Mark Dawson’s April 2012 post “Why I Chose not to Get a PhD” post has been one of the more popular postings at Ethnography.com. There is also a good comment stream at the end of the post with a number of “attaboys,” and “that’ll tell’em Mark!” Such posts seem to appeal to the existential angst that afflicts anthropology in a world of budget cuts.
The most recent comments to the post are by Bill who has worked for the National Park Service and US Forest Service. He writes of the drift of universities in his area away from the nuts and bolts of local heritage preservation. He writes of the difficulties in getting graduate students (MA and PhD) to work with the wealth of data that has been collected, and the difficulty in getting the local anthropology departments to “throw” MA students at what the NPS and USFS need. His words are more vigorous than mine:
Take my state [in the United States], our “main” land grant university anthro department just hired a small crew of archs that focus on early hominid sites in Africa, Europe and the Levant and they let the only local-focused arch professor retire w/out back-filling his position w/ another Precontact archaeologist w/ the same local emphasis. That’s reekin’ National-Geographic-NSF-sexy “funding grab” instead of doing what’s right. There has been a “local” arch-prof in that department for almost, if not over, a century and now that’s done. We have two state universities w/, I’d have to say rather “vibrant” CRM-based graduate degree programs w/ lot of local emphasis… but they’re all terminal MA programs. I went for an MA at the “big school” in a similar “terminal MA” CRM program but now there’s no real local emphasis anymore and they didn’t let us even do thesis work….
I would also add that this is not only a problem in Archaeology. There are many local communities in the US which deserve an ethnographic, linguistic, or other study in the same way that local archaeological sites do–all four fields of anthropology are effected by the quest for NSF funding to study exotic locale. This tendency translates into job descriptions when big name university when Anthropology Departments seek new Assistant Professor positions. The logic seems to be, why hire a local grad student who has a family, and is studying the immigrant group down the road, or working for the forest service, when you can hire someone from Harvard who is studying left-handed Lithuanians? Or the social structure of lemurs in Polynesia? You can always pull the local in with adjunct money, but there will never be another chance to get that Harvard student who might even pull in the big bucks from NSF/National Geographic!!!!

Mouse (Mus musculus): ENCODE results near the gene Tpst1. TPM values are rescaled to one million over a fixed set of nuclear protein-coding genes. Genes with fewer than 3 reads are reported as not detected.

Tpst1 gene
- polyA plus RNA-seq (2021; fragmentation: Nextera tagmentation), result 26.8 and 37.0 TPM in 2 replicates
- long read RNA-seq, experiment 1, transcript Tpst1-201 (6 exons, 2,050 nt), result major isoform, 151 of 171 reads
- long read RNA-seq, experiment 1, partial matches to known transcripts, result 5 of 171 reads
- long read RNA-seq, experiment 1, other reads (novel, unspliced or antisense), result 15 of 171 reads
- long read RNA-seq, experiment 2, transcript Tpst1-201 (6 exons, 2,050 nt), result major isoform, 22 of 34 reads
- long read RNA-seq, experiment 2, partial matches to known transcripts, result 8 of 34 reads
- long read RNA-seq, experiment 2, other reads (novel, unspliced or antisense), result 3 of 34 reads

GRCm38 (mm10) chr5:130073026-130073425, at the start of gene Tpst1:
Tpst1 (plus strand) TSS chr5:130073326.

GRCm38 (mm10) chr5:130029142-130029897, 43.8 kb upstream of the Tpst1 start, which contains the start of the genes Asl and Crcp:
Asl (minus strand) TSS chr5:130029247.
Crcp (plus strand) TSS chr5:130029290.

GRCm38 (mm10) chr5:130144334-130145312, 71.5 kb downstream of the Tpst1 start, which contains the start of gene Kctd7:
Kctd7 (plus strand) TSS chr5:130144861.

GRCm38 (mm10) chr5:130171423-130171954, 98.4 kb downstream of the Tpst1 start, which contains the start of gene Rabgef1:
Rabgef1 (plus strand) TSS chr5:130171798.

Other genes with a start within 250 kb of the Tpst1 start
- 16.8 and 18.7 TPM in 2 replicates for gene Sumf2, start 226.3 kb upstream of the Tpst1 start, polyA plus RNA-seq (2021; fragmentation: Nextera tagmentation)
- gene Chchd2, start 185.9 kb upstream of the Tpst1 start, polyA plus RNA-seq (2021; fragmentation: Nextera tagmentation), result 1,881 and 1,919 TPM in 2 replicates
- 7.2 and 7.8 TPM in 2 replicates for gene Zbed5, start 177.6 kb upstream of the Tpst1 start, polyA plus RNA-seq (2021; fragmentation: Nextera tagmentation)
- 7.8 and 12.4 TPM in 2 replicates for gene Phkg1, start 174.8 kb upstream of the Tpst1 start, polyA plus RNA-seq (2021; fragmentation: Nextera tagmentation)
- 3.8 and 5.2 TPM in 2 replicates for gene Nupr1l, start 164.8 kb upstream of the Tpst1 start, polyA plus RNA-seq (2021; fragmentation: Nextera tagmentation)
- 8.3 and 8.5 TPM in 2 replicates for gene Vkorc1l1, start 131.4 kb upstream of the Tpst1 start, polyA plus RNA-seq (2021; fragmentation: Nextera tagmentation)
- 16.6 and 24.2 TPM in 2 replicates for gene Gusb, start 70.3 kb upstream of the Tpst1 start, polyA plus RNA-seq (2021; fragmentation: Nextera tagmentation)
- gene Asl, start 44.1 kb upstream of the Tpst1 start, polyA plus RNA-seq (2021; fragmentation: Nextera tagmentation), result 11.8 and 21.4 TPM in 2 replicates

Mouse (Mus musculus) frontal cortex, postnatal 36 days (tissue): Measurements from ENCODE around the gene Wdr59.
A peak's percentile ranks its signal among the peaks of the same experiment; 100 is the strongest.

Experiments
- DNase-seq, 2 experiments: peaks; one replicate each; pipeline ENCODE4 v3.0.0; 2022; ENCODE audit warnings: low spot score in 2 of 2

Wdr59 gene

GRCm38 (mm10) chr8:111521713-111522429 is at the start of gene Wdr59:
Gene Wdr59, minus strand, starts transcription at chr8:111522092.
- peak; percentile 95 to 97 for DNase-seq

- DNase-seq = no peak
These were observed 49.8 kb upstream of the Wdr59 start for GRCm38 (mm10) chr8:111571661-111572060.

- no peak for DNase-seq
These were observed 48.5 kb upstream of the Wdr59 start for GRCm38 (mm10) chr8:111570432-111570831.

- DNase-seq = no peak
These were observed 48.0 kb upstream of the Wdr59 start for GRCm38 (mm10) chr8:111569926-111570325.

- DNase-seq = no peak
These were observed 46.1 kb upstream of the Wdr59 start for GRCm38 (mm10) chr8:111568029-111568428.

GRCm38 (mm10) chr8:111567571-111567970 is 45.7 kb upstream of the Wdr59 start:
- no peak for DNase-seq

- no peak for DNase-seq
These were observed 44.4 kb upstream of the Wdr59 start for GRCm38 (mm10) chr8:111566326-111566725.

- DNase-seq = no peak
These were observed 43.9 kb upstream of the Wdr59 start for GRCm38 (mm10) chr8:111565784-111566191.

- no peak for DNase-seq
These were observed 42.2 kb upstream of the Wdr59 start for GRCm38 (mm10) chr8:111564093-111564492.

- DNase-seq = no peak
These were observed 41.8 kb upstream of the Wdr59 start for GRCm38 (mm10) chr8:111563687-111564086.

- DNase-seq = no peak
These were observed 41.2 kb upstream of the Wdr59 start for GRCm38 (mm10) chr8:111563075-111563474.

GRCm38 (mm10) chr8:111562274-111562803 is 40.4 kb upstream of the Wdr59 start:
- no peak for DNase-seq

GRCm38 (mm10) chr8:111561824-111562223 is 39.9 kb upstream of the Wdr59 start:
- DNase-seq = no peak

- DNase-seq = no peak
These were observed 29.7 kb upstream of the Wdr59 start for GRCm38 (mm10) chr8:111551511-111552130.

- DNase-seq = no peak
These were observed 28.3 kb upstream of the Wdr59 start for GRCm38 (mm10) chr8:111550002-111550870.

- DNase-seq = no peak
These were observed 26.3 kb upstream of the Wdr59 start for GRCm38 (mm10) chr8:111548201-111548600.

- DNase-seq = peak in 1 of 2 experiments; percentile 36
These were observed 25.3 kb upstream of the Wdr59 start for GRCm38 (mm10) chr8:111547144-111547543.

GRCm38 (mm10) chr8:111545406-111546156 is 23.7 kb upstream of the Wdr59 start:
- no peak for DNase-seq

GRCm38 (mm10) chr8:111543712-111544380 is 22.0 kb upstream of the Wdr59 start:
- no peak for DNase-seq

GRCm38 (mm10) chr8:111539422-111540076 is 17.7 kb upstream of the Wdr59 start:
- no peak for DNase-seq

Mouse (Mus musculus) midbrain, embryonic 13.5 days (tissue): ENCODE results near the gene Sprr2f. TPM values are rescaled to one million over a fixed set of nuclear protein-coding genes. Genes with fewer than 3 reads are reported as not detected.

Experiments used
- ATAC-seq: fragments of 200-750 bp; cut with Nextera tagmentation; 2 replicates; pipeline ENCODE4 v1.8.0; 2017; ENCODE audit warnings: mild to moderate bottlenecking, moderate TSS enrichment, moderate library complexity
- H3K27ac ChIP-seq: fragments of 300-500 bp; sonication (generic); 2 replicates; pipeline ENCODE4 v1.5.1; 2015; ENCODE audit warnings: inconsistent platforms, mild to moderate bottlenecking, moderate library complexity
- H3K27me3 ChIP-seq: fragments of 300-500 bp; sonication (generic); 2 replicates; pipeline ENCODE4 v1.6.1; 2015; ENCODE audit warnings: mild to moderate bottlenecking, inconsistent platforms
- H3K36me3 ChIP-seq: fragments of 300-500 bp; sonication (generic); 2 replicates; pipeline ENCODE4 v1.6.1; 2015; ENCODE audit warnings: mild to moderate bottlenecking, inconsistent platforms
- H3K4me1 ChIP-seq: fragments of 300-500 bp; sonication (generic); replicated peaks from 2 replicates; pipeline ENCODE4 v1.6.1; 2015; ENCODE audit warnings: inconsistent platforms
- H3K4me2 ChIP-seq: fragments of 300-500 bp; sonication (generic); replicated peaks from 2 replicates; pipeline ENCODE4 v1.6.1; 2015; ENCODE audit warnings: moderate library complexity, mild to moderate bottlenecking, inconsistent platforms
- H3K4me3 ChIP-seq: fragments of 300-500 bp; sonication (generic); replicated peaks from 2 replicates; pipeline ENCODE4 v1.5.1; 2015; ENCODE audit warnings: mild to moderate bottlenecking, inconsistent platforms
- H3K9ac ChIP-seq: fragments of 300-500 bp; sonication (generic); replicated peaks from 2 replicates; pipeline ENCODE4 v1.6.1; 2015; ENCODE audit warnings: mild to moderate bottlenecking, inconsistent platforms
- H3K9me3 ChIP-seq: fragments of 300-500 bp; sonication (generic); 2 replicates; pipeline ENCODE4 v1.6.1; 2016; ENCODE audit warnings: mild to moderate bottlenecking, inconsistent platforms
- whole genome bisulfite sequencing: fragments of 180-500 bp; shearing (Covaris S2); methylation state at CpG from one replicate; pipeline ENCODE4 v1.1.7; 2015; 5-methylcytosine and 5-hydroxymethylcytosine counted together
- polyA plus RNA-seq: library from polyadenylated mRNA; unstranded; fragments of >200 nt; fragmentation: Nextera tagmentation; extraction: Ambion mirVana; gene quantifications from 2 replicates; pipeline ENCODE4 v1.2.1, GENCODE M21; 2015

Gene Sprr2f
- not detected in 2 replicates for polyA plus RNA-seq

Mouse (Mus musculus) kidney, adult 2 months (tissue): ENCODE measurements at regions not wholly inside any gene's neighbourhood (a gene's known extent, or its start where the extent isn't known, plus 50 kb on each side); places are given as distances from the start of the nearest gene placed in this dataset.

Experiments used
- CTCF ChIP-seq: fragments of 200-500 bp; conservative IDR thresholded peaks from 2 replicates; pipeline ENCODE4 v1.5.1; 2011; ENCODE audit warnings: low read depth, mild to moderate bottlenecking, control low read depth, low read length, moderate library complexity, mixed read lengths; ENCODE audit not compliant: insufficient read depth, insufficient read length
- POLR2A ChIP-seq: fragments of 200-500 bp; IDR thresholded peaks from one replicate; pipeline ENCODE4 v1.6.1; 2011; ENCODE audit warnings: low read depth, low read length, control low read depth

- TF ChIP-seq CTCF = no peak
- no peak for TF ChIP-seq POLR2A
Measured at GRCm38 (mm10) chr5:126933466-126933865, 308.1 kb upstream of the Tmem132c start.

Bill wrote much more about the tribulations (and value) of local archaeology—I urge you to scroll down to the end of the post to see what he has to say.
Tony Waters is czar and editor of Ethnography.com. He came to us from the Sociology department at California State University at Chico where he has been a professor since 1996. In 2016 though he suddenly found himself with a new gig at Payap University in northern Thailand where he is on the faculty of the Peace Studies Department. He has also been a guest professor in Germany, and Tanzania. In the past, his main interests have been international development and refugees in Thailand, Tanzania, and California. This reflects a former career in the Peace Corps (Thailand), and refugee camps (Thailand and Tanzania). His books include: Crime and Immigrant Youth (1999), Bureaucratizing the Good Samaritan (2001), The Persistence of Subsistence Agriculture: Life Beneath of the Marketplace (2007), When Killing is a Crime (2007), and Schooling, Bureaucracy, and Childhood: Bureaucratizing the Child (2012). His hobby is trying to learn strange languages–and the mistakes that that implies. Tony is a prolific academic, you can read more of his work at academia.edu.or purchase one (or more!) of his books from Amazon.com.